In 2013, southern Arkansas communities Marvell-Elaine and Prescott began working to improve educational outcomes for their children. Both communities were already good places for kids, but they wanted to be great places where all children would thrive, especially in their educational endeavors.
That same year, officials from the W.K. Kellogg Foundation (WKKF) came to Arkansas and talked with preschool advocates about expanding preschool services. There had been remarkable progress in the state, followed by a period of stagnation. Arkansas’s preschool campaign was at a turning point.
In 2003, Arkansas passed landmark legislation to expand access to quality preschool. As a result, each year the state spends $111 million for quality preschool programs that serve almost 24,000 preschoolers. Around the same time, the Arkansas Better Beginnings quality rating
system was created. It offers a step-by-step process for increasing program quality through professional development for educators. These positive results made Arkansas a national leader in the field.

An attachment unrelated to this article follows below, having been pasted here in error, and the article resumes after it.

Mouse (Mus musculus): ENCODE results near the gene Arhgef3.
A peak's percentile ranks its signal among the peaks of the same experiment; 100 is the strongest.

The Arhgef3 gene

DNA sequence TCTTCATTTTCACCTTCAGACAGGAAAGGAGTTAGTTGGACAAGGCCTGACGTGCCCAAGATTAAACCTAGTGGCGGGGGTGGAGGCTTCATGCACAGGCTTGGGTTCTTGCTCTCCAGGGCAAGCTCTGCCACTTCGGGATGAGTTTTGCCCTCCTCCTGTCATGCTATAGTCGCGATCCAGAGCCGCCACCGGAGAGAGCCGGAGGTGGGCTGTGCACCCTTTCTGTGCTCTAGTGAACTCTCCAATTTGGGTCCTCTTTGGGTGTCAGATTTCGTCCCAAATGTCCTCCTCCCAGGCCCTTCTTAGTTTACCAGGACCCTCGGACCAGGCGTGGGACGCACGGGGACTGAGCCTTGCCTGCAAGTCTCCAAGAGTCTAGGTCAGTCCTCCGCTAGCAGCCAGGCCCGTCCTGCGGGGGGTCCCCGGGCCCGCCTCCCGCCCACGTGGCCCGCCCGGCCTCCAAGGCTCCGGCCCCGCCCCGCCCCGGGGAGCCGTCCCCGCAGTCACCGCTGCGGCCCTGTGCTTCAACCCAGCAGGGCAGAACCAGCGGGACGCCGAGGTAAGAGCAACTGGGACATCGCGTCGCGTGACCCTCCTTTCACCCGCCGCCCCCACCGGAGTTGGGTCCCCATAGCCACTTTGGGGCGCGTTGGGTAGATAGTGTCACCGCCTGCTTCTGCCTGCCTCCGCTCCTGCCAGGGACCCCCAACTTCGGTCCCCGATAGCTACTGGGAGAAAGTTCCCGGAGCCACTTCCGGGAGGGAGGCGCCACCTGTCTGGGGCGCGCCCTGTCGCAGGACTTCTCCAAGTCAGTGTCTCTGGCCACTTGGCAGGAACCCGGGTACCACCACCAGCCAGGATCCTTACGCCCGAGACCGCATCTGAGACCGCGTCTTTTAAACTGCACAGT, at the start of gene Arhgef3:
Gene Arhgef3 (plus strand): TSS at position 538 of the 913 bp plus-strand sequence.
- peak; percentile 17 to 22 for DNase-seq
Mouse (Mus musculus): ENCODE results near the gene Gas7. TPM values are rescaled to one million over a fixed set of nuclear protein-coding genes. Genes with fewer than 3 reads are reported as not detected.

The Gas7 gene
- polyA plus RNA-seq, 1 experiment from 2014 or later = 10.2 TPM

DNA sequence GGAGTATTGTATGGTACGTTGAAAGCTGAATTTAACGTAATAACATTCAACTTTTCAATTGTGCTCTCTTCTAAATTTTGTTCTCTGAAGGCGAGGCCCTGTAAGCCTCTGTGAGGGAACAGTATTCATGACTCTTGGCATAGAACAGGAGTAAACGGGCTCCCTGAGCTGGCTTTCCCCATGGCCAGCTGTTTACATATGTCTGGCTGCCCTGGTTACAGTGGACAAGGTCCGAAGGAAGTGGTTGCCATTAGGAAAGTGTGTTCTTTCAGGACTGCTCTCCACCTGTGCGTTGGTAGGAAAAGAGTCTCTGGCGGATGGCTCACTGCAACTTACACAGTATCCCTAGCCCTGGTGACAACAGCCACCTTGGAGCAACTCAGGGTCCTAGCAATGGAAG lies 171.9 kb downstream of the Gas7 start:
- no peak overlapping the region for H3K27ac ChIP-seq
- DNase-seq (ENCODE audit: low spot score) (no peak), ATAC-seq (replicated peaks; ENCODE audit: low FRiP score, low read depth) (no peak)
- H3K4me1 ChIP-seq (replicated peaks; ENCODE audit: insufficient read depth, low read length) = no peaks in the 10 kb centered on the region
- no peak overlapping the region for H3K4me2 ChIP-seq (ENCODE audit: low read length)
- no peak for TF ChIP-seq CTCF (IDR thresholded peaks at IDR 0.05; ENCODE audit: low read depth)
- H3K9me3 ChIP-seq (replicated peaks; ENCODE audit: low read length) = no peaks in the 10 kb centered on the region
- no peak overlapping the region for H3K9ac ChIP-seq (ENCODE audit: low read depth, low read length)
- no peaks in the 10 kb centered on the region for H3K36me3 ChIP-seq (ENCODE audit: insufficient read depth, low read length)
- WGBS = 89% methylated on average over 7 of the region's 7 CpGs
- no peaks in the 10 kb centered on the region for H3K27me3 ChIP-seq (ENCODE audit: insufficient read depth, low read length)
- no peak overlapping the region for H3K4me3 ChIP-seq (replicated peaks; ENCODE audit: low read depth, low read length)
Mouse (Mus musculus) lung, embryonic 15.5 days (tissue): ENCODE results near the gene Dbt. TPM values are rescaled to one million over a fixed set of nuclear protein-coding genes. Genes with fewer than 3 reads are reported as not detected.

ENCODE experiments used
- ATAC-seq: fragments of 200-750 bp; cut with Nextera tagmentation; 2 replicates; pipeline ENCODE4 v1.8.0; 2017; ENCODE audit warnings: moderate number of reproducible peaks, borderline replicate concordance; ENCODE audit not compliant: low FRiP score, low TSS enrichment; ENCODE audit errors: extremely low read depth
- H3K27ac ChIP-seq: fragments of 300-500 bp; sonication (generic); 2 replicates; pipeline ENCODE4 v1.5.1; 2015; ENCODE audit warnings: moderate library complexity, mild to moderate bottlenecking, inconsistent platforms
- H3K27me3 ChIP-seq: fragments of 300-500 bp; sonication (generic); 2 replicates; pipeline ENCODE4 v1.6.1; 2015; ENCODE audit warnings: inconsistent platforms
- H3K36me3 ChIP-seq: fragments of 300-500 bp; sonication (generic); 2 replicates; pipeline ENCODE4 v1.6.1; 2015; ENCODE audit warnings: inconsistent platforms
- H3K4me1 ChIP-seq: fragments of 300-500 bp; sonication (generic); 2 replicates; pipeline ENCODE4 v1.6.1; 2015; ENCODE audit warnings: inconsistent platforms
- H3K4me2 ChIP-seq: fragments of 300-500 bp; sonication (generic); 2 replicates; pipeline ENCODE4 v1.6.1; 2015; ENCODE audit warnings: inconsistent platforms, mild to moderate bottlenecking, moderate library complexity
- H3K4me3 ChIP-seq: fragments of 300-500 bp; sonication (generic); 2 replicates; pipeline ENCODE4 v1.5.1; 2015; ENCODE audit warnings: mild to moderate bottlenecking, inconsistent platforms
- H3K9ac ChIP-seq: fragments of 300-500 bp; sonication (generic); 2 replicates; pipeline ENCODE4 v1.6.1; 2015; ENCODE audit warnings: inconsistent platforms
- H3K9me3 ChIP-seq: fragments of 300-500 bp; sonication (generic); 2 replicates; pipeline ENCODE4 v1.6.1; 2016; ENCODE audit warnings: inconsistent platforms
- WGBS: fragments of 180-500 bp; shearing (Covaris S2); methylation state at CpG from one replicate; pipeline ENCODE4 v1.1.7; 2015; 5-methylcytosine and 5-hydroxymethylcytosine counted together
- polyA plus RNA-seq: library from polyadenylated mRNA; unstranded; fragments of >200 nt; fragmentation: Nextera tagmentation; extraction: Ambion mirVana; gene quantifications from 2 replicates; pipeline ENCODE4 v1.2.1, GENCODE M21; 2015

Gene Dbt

Despite those successes, after 2008, funding did not increase for Arkansas’s quality preschool services. Programs were faced with making tough budget choices between quality and the number of kids they could serve.
A diverse coalition of Arkansas nonprofits proposed a plan. Arkansas Advocates for Children and Families (AACF), Arkansas Public Policy Panel (The Panel), Arkansas State University’s Childhood Services (A-State), and the Clinton School of Public Service (CSPS) initiated a grassroots approach. They would choose two pilot sites in rural communities to help expand access to quality preschool. It would be a model for increasing quality preschool “one community at a time.”
The partner organizations collaborated with WKKF, the Arkansas Community Foundation and the Winthrop Rockefeller Foundation, and the “Good to Great” project was born. Among its many benefits, the program helped re-define parental engagement, while also uniting diverse community members to achieve a common goal.
Now, at the sunset of the project, we take a look back at the progress these bright-spot communities have made over the years, the lessons they’ve learned, and the work that remains to be done to ensure all Arkansas children have access to high-quality pre-K opportunities.
Download our new report to read more about each of these success stories.